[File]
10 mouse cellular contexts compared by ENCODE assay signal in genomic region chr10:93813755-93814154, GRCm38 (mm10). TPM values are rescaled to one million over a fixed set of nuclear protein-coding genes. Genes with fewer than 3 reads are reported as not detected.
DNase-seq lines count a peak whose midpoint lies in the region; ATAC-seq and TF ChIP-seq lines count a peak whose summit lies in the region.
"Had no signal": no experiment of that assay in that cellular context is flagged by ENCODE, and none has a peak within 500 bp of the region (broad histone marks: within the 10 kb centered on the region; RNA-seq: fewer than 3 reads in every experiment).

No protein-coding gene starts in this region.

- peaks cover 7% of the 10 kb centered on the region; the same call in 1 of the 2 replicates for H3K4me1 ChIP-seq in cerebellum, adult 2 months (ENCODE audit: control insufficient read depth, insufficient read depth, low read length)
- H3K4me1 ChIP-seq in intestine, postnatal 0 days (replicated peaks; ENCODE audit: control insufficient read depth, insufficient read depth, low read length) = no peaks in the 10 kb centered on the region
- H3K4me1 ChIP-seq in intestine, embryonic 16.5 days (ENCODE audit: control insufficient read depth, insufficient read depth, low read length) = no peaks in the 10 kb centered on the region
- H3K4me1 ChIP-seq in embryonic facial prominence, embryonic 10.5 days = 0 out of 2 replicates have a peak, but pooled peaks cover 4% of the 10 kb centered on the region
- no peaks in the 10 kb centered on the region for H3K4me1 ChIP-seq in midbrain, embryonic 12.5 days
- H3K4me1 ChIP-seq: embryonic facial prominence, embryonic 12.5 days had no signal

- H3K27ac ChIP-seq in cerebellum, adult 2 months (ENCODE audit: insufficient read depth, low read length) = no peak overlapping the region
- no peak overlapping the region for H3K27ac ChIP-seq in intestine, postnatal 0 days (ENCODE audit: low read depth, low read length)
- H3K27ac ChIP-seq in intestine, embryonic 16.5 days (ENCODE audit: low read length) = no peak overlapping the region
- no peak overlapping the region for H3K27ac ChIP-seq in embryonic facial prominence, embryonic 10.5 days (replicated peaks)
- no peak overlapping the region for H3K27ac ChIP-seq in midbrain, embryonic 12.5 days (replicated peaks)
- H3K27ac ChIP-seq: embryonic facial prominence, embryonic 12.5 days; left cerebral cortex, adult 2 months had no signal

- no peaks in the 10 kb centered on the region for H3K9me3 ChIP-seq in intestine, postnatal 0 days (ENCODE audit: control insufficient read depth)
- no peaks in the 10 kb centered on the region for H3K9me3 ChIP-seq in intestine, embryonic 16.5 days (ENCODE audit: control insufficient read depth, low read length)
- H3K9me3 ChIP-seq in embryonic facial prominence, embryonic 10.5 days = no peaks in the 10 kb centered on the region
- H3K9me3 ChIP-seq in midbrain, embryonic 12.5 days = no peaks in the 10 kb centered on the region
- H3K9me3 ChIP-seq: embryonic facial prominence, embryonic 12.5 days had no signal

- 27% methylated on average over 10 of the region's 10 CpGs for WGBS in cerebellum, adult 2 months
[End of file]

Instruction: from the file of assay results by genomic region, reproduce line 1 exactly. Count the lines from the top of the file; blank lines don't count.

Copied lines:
10 mouse cellular contexts compared by ENCODE assay signal in genomic region chr10:93813755-93814154, GRCm38 (mm10). TPM values are rescaled to one million over a fixed set of nuclear protein-coding genes. Genes with fewer than 3 reads are reported as not detected.